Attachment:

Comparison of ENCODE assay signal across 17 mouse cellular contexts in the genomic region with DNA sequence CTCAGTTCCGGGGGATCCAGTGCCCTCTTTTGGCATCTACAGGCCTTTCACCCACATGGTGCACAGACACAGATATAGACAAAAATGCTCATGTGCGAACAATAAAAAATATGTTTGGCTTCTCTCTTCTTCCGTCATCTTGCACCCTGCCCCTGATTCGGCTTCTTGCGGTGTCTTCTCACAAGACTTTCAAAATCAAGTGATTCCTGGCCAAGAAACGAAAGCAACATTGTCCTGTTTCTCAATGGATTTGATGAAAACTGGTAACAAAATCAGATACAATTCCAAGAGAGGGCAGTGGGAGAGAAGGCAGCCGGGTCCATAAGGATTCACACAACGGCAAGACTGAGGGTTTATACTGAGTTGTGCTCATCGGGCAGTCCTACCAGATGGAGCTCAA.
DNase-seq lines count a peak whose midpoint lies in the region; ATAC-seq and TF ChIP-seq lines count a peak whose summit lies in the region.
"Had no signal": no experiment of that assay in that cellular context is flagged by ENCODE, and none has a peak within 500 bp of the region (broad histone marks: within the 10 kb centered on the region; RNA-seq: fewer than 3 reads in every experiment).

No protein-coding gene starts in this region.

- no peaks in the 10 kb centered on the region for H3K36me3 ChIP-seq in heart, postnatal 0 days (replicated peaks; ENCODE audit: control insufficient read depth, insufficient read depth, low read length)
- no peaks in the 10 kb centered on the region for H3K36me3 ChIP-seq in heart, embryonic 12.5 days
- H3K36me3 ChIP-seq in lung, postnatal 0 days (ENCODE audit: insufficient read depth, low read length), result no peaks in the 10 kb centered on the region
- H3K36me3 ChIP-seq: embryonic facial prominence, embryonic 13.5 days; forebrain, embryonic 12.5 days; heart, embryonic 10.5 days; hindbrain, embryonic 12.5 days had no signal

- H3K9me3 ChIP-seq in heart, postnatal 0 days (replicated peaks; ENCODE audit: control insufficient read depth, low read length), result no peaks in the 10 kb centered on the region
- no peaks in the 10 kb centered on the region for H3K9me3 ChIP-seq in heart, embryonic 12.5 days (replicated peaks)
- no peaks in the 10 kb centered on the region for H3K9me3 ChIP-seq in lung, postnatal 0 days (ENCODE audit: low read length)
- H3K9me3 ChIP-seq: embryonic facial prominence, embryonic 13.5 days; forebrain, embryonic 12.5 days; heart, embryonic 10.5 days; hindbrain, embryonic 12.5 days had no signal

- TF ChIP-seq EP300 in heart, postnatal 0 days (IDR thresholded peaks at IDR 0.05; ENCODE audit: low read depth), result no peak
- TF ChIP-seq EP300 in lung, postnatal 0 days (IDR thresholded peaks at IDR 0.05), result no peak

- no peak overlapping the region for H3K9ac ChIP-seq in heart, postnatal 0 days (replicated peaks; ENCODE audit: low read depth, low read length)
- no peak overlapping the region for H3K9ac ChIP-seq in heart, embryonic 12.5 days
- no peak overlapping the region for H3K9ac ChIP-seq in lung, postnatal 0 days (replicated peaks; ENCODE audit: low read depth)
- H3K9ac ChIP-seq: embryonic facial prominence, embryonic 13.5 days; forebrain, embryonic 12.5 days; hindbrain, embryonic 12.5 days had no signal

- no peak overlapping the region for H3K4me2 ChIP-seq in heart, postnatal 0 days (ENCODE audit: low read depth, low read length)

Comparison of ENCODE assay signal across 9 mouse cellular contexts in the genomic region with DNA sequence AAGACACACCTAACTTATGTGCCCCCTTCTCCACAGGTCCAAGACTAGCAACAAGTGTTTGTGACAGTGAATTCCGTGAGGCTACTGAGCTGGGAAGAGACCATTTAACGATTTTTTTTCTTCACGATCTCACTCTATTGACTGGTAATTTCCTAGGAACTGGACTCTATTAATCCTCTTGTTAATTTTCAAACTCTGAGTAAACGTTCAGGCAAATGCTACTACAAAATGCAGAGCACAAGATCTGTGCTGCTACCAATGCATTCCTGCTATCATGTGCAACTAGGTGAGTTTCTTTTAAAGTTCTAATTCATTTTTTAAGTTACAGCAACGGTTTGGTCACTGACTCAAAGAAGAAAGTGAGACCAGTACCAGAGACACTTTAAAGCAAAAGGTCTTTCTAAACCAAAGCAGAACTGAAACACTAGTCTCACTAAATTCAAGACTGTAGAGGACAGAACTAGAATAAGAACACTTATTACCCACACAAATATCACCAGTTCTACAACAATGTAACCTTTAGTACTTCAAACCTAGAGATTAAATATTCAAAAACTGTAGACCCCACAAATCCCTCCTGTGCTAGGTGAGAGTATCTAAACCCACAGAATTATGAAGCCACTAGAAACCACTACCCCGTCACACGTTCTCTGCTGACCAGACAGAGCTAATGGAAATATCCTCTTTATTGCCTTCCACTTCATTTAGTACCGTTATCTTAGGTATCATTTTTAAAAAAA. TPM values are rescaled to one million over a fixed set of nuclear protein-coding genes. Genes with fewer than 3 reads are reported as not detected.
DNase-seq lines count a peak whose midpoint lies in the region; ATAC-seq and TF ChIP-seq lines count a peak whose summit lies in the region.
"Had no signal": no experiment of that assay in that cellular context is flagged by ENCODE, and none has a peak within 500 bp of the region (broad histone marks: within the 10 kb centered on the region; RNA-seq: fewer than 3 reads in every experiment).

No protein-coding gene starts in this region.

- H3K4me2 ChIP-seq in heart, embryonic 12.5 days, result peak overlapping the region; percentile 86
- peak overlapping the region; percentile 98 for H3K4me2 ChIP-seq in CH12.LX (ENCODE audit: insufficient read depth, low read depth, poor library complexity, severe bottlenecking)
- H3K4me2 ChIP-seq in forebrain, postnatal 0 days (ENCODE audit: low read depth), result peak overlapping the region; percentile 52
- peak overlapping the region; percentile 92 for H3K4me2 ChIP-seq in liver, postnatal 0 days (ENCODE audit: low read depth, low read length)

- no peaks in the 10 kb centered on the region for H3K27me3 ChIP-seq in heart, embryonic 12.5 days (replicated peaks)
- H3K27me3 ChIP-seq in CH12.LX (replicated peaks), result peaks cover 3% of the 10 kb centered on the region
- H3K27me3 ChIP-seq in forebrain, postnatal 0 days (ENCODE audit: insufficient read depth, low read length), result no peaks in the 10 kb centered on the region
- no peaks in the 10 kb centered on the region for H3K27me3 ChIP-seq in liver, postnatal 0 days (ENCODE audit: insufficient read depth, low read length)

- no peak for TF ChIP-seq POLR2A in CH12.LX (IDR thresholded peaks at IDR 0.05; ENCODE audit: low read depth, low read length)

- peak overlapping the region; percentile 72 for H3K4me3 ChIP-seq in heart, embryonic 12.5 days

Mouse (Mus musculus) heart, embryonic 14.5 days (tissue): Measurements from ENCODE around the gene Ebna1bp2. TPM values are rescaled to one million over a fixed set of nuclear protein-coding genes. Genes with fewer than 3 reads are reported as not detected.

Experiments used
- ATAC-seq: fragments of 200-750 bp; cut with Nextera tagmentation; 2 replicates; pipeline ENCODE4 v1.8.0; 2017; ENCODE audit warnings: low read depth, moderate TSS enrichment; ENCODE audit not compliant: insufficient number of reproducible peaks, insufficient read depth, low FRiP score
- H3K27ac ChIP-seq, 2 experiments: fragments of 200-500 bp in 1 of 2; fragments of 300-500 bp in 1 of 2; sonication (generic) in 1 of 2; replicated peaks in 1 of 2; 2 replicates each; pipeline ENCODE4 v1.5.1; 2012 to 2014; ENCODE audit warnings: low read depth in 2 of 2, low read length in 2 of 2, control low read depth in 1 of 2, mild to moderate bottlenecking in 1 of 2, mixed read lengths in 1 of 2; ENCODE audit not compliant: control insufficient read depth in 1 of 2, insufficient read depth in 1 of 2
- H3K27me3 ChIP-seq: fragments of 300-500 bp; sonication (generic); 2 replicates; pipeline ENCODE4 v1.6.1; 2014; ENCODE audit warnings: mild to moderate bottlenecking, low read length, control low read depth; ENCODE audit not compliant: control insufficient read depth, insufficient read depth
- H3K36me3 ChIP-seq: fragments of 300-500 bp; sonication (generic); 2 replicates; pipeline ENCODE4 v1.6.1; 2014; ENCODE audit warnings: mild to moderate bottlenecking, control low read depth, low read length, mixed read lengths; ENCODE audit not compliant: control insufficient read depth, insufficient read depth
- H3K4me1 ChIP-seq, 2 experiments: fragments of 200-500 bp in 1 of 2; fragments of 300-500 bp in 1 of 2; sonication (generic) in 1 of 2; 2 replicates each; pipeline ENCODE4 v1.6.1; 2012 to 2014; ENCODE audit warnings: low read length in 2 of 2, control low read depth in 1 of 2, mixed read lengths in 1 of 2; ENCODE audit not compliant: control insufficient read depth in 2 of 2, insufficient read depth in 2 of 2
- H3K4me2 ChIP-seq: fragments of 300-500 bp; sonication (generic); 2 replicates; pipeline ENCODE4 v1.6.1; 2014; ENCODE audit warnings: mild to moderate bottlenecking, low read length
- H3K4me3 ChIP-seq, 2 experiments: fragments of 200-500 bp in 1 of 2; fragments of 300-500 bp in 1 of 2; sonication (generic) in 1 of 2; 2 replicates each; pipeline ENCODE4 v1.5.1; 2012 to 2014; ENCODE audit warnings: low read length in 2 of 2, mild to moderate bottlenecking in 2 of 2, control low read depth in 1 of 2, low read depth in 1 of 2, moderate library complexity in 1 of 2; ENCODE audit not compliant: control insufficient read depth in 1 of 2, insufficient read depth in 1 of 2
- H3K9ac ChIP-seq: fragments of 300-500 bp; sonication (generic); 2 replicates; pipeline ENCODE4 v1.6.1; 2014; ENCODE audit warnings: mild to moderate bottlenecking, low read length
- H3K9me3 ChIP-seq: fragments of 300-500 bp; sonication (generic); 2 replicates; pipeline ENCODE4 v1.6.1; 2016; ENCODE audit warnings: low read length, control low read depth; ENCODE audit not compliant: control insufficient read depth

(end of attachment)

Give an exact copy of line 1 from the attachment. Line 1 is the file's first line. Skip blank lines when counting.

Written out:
Comparison of ENCODE assay signal across 17 mouse cellular contexts in the genomic region with DNA sequence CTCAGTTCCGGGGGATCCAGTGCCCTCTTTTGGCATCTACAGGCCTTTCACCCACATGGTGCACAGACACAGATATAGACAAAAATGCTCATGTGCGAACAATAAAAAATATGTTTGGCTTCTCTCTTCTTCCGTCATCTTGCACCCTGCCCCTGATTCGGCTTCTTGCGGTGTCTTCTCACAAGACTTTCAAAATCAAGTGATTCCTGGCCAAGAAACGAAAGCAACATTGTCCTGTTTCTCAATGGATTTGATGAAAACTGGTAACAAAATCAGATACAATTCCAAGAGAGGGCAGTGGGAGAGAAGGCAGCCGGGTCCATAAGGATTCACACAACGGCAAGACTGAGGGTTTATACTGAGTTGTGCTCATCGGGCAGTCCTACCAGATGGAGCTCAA.